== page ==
Thursday, June 30, 2011

Resistance to Change

I'm not spending much time with the RWA crowd, but I have been in the RWA hotel long enough for a few laps around the bar and a bit of a mingle. If there's one thing on everyone's mind right now, it's self-publishing. Pro or con, everyone is thinking about how the rise of direct publishing is going to impact the industry over the long term.

I don't have any answers -- nobody does, really, though we all have ideas and hunches -- but it does seem clear that self-publishing is not an easy fix for most people. In conversation after conversation, people seem unwilling to discuss whether poor sales in either traditional or direct publishing might not have anything to do with the distribution method. It might be all about the book.

A good story, well told, will find its readership. That isn't a magical process. It's not the field of dreams. There is still a need to promote and make readers aware of the story's existence. But good stories tend to grow legs, as they say, and take on a sales life of their own.

I've heard several tales of self-published authors who saw their works rejected by all the romance publishers but refused to change the stories. They scorned traditional houses for wanting them to make revisions, and they tend to talk a lot about how much they embrace changes in the marketplace even as they resist changes to their manuscripts. They self-published but saw poor sales and weak reviews, and that's when they saw any sales or reviews at all. From what I hear, there's a tendency to blame this on promotion efforts rather than on the book itself.

Embrace the changes in distribution if it will help you meet your personal goals. But don't forget that other changes can also help you. Listen to the opinions of educated readers. If an editor or agent tells you that an aspect of your story doesn't work, embrace this help, too. Because maybe it's the industry that needs to change. But maybe, just maybe, it's your book.



Julie Harrington said...

Yep. And I don't think there's anything more to say on that one. LOL. You have to be open to criticism and revision and edits. No story is ever perfect and a neutral set of eyes (and brains) will often see the flaws in your book long before you ever will. Plus, when they read your book, they do so without the assumptions and clarity you have in your brain (since you wrote it), but can only go by what's actually on the page. It's amazing what can be lost in translation or interpretation until someone points it out to you.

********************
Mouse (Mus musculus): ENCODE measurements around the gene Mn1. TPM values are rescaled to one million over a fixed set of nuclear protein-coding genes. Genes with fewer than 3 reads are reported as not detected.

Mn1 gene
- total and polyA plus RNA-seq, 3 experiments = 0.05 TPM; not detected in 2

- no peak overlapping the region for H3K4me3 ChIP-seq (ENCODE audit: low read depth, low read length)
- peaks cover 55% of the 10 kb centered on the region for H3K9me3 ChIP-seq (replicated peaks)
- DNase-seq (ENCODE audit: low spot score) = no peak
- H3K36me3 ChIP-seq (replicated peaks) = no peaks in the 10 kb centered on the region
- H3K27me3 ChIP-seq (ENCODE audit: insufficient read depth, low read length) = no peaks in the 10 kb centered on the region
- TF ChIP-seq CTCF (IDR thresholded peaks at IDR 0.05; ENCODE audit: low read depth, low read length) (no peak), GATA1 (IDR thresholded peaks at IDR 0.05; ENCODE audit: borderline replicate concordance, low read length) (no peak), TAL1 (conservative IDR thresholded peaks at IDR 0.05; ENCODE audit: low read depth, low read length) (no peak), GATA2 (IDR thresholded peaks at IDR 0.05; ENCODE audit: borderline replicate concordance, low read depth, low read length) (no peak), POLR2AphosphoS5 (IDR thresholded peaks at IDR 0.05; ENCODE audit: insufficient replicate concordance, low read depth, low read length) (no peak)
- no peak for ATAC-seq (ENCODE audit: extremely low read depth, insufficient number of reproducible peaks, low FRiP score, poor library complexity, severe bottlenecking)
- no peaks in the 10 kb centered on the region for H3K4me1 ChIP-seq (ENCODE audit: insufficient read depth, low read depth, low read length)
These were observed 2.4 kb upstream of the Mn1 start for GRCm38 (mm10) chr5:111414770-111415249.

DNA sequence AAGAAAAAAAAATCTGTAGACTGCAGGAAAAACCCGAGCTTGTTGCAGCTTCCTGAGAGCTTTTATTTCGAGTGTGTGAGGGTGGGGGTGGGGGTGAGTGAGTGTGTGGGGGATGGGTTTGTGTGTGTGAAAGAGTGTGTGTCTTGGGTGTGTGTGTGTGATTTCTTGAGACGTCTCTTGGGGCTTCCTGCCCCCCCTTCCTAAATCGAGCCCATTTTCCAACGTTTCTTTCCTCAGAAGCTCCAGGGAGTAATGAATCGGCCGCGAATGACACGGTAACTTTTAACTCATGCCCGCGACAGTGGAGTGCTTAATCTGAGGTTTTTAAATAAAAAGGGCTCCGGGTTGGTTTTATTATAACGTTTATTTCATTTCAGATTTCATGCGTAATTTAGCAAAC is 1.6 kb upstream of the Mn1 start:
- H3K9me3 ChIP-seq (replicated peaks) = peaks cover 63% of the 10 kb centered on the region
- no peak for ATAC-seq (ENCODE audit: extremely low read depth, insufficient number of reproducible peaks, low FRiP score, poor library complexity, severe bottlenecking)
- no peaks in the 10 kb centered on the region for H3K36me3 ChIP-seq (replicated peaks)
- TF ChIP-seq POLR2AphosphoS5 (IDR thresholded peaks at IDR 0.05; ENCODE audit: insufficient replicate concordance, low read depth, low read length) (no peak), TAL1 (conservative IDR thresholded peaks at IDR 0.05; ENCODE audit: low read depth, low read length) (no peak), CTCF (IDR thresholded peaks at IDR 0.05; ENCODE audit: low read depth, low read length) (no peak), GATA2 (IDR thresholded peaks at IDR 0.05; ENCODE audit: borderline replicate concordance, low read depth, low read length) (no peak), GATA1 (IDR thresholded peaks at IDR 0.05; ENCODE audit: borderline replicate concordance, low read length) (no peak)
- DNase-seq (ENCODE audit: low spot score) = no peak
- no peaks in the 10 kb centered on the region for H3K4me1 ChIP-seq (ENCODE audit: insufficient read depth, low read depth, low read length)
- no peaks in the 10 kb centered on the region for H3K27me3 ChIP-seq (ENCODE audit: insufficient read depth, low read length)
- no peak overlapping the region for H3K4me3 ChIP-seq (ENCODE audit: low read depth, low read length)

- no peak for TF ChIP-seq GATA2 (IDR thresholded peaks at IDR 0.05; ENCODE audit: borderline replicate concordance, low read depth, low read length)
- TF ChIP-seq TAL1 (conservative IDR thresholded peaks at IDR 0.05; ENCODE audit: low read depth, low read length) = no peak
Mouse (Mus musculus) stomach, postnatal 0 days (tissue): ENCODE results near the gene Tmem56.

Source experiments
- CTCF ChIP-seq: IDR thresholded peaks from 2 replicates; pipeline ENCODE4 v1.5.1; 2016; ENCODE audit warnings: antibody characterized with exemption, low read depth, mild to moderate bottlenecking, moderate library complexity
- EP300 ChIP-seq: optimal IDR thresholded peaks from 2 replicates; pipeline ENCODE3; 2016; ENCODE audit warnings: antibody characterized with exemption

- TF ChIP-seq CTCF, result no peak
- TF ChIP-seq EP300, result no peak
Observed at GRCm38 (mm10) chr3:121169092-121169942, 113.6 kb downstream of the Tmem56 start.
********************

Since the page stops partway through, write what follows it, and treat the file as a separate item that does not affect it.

Edittorrent said...

Julie, if you could hear the way people are talking about direct publishing -- as though it's a magic bullet that will lead to wealth and fame -- you'd be as baffled and worried as I am. People are flocking to it without stopping to ponder whether the book is publishable in the first place. Maybe it is, maybe it isn't. Self-publishing can absolutely be a successful venture for many authors, but it's not for everyone.


Julie Harrington said...

I think it ties in directly with the topic before this one about why people don't take advantage of resources. I know a lot of people who write who refuse to make changes or edit or "sell out" to commercialism. It is frustrating and I don't understand it. Publishers and editors are there to help make your book stronger and more marketable. I'm not saying that always means a "better" story (there's always the exception), but you always need someone to proof your work.

I don't get why people think they can just write something and self-publish. I shudder to think what it would be like to have my first 2 or 3 books forever immortalized in ebooks and out there for sale. Gads.

Another thing a lot of people don't consider with self-publishing is the marketing and exposure you *don't* get because you have to do everything yourself.

Wealth and fame and writing... I don't think people realize just how much an author makes (or doesn't make). There's a reason they say, "Don't quit your day job." LOL.


Edittorrent said...

0The good thing about "direct publishing" (I like your term) is that there is time for the good book to find its audience. I remember, back in the supposed golden era of NYC publishers, my books had one month-- one month--- on the shelves (if that), and weren't reissued even after they won awards. I think a publishing company run by writers might be a bit more patient. (Of course, they had other books to sell too. And bookstores only had so many shelves.)
But it is scary, thinking of being a publisher (which is what writers have to do to direct-publish... become a publisher).


Edittorrent said...

What's always a worry for me is that writers might not be any good at all those other things that publishers used to do (they're not necessarily doing it now, of course)-- editing and proofing and promoting and distributing.

Not to mention those business things! Recordkeeping, billpaying, shipping, eek.

Julie Harrington said...

I don't think writers are even *thinking* about the business side. A lot don't. It's always surprise to me. It's like you write the book and send it off, wave to it with a white hankie from the pier, and somehow it miraculously finds its way to the to of the Best Sellers List all by itself.

Some authors are going to totally flourish with direct publishing... others, well... Hm.


Diane Farr said...

Well said. And true.